CEN and CENELEC are private organisations outside the EU, coordinating the work of 33 countries in the making and dissemination of European standards. Membership is linked to the adoption of European standards and the withdrawal of conflicting national standards, facilitating market access across the member countries. It is the only market structure of its kind in the world, and as such, the BSI intends to retain full membership to allow the UK to continue having a say in any new European standards.

3) How Brexit could affect the UK’s position in the single market
Once Article 50 is triggered, one of the top priorities for Government is negotiating and agreeing a new relationship for the UK in the single market, so that we can continue to trade freely with Europe. Before the referendum took place, the BSI was proactive and undertook research to understand the potential scenarios the UK could find itself in. The report determined there were four possible outcomes, which range from retaining our current position, similar to how Norway and Iceland currently trade in the single market, through to trading as a third country where the UK would be subject to tariffs and quotas, similar to how New Zealand operates. By working closely with the UK Government, the BSI has shared these scenarios, and what it would mean for UK trade, to ensure more informed decision making can take place, which is in the best interests of our country to protect our industries.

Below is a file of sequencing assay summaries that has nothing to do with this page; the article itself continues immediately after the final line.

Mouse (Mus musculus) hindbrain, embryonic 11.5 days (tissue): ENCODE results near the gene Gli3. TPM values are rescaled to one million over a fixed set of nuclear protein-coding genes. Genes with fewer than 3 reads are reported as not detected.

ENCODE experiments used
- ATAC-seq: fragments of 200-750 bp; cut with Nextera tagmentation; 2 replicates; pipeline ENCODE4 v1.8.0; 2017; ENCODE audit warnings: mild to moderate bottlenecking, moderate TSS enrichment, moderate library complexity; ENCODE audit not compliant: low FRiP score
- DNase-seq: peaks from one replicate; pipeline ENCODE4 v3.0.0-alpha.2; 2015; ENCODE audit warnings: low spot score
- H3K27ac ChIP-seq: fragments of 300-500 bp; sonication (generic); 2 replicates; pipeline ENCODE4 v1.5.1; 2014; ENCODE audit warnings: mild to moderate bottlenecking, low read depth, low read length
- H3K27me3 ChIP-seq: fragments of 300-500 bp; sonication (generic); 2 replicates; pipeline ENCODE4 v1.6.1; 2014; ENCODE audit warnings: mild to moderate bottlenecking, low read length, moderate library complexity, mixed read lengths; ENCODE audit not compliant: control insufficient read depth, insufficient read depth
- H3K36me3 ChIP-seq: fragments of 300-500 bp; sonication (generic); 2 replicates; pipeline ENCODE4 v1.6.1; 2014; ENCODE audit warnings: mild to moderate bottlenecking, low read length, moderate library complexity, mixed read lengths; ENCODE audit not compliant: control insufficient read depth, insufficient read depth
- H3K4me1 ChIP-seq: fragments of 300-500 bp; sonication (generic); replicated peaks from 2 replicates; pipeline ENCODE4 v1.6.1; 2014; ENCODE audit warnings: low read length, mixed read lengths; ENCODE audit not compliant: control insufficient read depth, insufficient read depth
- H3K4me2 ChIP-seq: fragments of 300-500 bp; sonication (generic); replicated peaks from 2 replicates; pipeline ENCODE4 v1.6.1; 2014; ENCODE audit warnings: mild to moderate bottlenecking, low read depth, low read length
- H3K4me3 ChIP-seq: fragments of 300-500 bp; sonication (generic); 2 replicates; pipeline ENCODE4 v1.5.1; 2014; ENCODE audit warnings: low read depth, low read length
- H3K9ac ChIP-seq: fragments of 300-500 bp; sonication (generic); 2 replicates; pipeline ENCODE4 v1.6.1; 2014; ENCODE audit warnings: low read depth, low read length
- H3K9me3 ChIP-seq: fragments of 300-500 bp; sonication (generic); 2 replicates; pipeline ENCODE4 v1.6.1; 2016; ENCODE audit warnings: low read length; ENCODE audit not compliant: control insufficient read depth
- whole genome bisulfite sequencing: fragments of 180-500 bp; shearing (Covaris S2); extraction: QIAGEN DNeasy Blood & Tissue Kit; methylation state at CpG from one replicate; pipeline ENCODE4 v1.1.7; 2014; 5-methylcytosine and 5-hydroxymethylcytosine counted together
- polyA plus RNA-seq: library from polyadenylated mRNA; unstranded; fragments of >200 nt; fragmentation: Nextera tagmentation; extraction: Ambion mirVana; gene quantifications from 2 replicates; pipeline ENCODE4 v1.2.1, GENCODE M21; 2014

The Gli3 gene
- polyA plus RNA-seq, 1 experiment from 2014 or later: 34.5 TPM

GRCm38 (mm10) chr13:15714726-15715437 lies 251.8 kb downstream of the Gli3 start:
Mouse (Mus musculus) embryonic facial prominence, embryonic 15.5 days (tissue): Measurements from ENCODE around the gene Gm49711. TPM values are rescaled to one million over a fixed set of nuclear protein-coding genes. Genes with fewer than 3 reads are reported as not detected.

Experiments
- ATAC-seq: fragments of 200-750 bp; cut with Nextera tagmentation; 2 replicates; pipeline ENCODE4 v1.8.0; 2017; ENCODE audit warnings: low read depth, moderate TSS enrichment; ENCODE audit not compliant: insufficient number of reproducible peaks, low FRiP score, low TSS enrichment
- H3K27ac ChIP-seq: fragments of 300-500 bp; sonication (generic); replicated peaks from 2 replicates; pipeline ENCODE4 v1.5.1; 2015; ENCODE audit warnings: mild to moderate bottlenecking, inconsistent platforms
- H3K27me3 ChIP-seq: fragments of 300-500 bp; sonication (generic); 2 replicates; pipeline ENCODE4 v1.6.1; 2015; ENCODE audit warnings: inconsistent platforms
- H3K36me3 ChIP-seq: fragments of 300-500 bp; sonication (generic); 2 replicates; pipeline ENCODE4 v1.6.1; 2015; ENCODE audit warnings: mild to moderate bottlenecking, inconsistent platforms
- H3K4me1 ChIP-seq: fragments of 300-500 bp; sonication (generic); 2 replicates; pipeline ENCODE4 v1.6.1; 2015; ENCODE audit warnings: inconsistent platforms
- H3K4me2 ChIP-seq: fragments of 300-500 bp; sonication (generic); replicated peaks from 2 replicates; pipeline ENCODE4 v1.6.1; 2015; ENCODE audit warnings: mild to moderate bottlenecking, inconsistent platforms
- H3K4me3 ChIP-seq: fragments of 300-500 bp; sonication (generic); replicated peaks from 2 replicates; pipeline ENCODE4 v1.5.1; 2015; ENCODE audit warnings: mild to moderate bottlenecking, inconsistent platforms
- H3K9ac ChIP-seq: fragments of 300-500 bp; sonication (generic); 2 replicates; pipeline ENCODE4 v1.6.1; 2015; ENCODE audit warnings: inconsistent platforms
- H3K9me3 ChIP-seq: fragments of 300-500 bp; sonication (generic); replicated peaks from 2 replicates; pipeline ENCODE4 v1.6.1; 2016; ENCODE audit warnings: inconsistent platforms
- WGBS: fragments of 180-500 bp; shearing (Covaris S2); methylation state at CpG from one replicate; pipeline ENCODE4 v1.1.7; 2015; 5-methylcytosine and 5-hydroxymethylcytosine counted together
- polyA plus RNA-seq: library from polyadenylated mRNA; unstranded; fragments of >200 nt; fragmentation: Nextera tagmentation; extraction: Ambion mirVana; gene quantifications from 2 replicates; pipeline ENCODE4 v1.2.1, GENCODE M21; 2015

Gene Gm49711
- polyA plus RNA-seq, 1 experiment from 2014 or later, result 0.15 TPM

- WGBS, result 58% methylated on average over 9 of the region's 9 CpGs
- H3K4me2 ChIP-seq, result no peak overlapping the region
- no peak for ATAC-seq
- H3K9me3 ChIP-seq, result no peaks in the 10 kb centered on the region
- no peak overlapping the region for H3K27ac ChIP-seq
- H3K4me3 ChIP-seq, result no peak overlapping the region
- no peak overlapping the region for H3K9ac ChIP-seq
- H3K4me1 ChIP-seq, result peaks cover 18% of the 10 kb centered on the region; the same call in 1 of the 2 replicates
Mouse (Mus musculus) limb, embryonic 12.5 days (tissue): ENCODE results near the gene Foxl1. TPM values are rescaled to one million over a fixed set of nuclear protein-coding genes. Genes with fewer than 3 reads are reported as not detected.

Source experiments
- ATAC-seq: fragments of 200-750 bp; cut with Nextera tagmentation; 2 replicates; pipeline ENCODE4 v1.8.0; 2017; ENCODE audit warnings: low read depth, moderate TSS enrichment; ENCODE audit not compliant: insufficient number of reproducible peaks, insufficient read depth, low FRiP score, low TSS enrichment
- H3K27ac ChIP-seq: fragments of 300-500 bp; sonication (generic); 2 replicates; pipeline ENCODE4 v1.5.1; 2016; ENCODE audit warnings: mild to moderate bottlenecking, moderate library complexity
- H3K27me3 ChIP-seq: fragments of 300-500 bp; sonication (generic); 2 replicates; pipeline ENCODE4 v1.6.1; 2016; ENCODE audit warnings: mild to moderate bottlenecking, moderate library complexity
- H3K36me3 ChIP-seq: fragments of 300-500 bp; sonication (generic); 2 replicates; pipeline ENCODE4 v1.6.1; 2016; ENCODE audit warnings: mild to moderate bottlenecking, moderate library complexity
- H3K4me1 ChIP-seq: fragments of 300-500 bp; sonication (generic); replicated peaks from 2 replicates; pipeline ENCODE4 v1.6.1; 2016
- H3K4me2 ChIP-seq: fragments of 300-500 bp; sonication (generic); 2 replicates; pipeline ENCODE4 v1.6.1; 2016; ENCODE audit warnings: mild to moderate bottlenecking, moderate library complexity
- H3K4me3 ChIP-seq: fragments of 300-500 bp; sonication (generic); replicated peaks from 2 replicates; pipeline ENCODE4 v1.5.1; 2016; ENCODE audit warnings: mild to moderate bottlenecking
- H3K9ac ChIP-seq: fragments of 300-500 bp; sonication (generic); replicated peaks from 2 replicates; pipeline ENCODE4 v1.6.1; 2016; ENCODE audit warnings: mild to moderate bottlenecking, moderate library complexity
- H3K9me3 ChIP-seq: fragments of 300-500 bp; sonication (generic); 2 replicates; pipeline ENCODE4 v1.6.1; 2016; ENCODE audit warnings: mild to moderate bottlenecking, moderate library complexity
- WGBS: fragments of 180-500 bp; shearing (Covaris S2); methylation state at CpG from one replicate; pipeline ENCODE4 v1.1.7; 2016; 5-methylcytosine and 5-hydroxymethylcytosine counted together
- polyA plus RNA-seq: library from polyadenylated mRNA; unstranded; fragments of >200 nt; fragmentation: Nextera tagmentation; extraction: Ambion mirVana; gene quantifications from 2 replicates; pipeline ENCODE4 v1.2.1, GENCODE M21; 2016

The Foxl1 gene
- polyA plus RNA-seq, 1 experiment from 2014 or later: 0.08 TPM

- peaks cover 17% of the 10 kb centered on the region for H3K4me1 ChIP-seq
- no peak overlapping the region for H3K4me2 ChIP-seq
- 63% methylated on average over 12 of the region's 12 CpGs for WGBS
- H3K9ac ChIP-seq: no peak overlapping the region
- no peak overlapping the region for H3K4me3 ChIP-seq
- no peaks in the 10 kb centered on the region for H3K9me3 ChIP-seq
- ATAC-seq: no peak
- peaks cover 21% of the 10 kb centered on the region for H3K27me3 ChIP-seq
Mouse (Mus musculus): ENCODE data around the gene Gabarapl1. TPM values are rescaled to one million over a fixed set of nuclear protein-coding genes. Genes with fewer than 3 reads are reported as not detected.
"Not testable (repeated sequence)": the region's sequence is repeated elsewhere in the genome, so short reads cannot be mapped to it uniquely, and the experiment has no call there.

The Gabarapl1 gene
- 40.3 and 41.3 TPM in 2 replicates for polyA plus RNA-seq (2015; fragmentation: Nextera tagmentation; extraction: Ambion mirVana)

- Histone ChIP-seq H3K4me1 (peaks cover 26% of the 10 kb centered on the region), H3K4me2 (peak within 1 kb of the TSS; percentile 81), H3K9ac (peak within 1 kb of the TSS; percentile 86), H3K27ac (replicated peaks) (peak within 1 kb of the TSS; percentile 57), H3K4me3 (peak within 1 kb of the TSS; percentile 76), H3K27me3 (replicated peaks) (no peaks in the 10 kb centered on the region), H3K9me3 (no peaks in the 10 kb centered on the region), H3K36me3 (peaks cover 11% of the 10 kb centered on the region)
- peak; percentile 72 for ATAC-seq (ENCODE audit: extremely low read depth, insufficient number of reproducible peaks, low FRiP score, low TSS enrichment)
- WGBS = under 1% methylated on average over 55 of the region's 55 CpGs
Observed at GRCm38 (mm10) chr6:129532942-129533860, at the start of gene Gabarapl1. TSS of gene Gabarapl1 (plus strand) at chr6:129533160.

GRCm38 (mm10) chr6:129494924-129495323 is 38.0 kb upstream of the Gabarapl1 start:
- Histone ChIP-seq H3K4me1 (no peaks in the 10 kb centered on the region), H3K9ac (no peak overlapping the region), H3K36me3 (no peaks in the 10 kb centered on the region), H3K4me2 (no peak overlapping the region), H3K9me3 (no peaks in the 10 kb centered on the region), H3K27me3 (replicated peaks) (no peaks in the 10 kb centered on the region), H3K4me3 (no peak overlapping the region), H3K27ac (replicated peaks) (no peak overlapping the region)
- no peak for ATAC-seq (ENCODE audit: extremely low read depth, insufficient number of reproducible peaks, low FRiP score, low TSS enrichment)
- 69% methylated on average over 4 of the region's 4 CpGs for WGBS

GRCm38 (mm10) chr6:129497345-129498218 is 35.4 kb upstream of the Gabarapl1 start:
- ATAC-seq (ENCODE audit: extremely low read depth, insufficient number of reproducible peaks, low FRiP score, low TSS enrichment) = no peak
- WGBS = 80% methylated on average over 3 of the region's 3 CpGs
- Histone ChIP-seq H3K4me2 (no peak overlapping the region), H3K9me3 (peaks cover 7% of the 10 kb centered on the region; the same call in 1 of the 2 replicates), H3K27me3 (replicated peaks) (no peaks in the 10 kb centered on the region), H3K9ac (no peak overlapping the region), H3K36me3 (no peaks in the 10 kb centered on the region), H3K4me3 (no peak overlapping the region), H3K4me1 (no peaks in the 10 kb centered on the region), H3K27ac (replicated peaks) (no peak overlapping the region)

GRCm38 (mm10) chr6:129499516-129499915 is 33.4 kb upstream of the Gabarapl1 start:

4) The importance of the single market
While we need to wait for the political settlement to be negotiated and announced, one thing is clear today, the BSI intends to retain full membership to CEN and CENELEC because of the benefits being part of the single market brings to the UK. In an independent economic report from the CBR, it says operating within a single market is a ‘major catalyst for trade, providing confidence with a common trading language, lowering production costs and reducing barriers to trade, through the possibility of exploiting economies of scale.’ Therefore, it’s critical that the BSI retains its membership so our UK experts are able to influence the content of any new European standards and how those standards are implemented. Ultimately it will help to reduce complexity, as well as saving time, money and effort while ensuring product quality and safety. In the immediate future, the BSI will continue to demonstrate its commitment, overcoming any uncertainty about the UK’s position following a vote for Brexit by sharing its valuable knowledge and expertise.